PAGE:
Temperatures in some parts of Spain are expected to soar past 43 degrees Celsius as other western European countries also wilt under the sweltering heat.
Temperatures in France hit a record high on Friday, as Europe swelters in a heatwave blamed for several deaths, including a 17-year-old farm worker in Spain.
Much of Europe basked in an early summer heatwave as several countries have reported record temperatures this week.
France hit its all-time heat record: 45 degrees Celsius (113 F) in the small southern town of Villevieille, according to the weather service.
Temperatures in some parts of Spain are expected to soar to more than 43 degrees Celsius (109 Fahrenheit) on Friday. A major wildfire raged in Spain, sparked when a pile of chicken dung spontaneously combusted in the heat.
TRT World's Philip Owira has more.
A Spanish teenager felt dizzy while helping harvest wheat in the southern Andalusia region.
After a dip in a swimming pool to cool off, he collapsed with convulsions and was rushed to the hospital in the town of Cordoba where he later died, the regional government said.
Elsewhere in Spain, a 93-year-old man collapsed and died on the street in the northern city of Valladolid, police said, who gave heatstroke as the cause of death.
Heat-related deaths have also been reported in Italy, France and Germany, mainly among the elderly.
In France's Montpellier, 81-year-old Suzette Allegre was up early to do her shopping.
Early morning, "the sun is already burning hot and you can smell the pollution," she shared, saying she was rushing home to barricade herself indoors.
The area surrounding Montpellier and the nearby city of Nimes — where the 2003 record was set — was placed on the highest alert level on Friday, as were Marseille and Avignon.
Most school outings were called off in the four areas and all sports classes cancelled.
A deadly few days
French health minister Agnes Buzyn warned those tempted to plunge into cold water, both young and old, to do so only in designated public bathing areas, adding that four people had drowned since the beginning of the week.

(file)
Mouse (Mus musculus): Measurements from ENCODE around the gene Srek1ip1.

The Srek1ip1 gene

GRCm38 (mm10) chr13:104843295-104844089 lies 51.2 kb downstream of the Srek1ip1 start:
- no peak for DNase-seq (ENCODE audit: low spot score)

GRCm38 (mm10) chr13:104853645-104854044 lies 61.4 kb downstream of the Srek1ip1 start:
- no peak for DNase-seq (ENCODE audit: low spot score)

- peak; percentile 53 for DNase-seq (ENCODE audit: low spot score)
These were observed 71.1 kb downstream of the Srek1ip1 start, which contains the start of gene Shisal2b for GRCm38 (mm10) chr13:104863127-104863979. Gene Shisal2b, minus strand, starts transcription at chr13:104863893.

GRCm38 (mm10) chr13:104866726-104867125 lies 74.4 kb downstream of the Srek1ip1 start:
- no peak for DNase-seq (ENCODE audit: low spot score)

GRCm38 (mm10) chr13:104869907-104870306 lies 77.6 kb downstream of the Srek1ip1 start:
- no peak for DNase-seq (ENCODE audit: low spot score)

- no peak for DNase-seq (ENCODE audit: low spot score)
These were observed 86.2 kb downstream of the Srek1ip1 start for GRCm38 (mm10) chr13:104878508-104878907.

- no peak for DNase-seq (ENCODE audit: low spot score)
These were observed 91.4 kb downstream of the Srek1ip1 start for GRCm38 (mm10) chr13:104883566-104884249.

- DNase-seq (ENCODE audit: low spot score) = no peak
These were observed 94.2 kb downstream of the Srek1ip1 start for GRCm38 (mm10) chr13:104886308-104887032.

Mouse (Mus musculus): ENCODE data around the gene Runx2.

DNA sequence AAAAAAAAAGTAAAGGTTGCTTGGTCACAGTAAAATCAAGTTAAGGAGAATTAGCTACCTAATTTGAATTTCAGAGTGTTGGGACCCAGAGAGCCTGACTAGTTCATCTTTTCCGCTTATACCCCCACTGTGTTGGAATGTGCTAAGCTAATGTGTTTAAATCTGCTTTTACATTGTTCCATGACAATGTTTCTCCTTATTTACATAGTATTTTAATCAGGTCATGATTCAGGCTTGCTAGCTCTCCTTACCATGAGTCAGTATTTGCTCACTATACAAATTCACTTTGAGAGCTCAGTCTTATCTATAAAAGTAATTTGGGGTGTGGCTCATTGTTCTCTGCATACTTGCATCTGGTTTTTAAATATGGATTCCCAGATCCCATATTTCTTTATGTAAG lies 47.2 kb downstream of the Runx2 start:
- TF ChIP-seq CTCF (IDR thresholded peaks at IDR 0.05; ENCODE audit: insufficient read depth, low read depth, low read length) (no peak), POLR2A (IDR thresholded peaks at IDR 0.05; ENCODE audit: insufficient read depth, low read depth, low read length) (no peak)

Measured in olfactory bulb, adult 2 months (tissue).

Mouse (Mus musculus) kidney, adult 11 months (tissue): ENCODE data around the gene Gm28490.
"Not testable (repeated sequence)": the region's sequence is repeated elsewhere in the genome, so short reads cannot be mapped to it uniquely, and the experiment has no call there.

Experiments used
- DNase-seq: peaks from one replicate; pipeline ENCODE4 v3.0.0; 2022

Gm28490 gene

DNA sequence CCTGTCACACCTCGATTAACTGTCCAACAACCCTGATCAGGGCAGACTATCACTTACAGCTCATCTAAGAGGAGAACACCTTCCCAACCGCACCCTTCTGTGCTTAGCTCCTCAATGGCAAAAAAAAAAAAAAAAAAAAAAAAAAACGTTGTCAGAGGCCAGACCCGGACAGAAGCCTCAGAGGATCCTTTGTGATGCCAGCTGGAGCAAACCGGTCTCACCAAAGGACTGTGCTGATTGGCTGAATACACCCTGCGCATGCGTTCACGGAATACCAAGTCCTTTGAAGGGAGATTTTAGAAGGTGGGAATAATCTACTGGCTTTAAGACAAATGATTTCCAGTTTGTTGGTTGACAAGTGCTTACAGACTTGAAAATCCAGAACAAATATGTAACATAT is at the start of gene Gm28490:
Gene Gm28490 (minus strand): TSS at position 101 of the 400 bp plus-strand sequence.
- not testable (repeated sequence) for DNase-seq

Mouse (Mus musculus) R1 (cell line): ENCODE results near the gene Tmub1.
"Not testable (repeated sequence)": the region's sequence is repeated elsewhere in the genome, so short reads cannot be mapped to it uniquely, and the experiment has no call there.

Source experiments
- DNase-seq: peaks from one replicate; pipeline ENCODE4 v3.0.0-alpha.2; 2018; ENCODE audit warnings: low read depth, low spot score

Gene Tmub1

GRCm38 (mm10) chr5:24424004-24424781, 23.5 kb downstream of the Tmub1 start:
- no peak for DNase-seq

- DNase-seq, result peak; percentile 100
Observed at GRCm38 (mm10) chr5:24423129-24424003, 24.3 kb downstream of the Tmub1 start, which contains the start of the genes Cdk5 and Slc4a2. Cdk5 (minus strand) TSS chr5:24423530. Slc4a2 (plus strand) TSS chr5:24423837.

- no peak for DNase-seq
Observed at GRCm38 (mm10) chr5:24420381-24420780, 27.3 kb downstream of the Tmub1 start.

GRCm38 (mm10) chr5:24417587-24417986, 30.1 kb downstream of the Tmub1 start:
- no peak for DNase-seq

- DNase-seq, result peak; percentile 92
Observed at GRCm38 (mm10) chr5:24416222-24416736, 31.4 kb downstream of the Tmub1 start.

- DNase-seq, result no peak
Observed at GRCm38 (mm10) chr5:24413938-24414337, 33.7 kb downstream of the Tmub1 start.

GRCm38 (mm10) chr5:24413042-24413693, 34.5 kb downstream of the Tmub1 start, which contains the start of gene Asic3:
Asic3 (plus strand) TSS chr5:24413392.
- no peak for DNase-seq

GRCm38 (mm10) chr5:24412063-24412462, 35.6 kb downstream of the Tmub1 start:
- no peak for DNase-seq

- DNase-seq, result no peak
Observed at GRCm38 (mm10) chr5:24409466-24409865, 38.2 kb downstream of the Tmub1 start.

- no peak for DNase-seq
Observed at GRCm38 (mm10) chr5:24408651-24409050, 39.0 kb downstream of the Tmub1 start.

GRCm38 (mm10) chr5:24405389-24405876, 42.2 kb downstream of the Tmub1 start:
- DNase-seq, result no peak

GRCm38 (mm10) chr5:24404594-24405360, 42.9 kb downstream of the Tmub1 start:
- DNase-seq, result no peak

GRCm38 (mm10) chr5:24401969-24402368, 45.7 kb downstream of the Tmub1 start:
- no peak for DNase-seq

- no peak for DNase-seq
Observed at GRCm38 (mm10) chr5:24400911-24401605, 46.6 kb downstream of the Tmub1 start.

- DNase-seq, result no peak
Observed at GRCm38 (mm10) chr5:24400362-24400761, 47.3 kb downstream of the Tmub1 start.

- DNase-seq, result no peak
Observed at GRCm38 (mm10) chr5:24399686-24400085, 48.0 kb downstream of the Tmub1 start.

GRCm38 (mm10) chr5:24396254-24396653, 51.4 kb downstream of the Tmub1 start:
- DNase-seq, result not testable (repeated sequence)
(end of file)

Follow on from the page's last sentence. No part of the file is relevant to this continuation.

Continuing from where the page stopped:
On Thursday, Buzyn complained that despite a barrage of public health warnings on radio, TV and on public transport, some parents were still leaving their children in hot cars and joggers seen exercising in the midday heat.
Also Thursday, a six-year-old Syrian child was seriously injured after being catapulted into the air by water gushing from an open fire hydrant and then crashing to the ground.
The incident occurred in Saint-Denis neighbourhood north of Paris, where "uncapping" hydrants has long been used as a way to cool off.
In the Italian city of Milan, a 72-year-old homeless man was found dead at the main train station on Thursday after falling ill due to the heatwave.
And a day earlier, at least four people died in Germany in bathing accidents.
In Spain, firefighters were continuing to battle a large forest fire in the northeastern Catalonia region.
Catalonia's forest service said the fire likely began when an "improperly managed" pile of manure at a chicken farm spontaneously combusted in the extreme heat.
Hundreds of firefighters backed by troops and aerial water bombers were trying to bring it under control.
They were hampered by roasting 44-degree temperatures and very low humidity according to David Borrell, head of the Catalan fire department.
Spain's northeast was on red heatwave alert denoting "extreme risk."
The stifling temperatures have caused air quality to nosedive in some European cities, prompting local authorities to take anti-pollution measures.
In Paris, Lyon and Marseille, authorities have banned the most-polluting cars from the roads in recent days.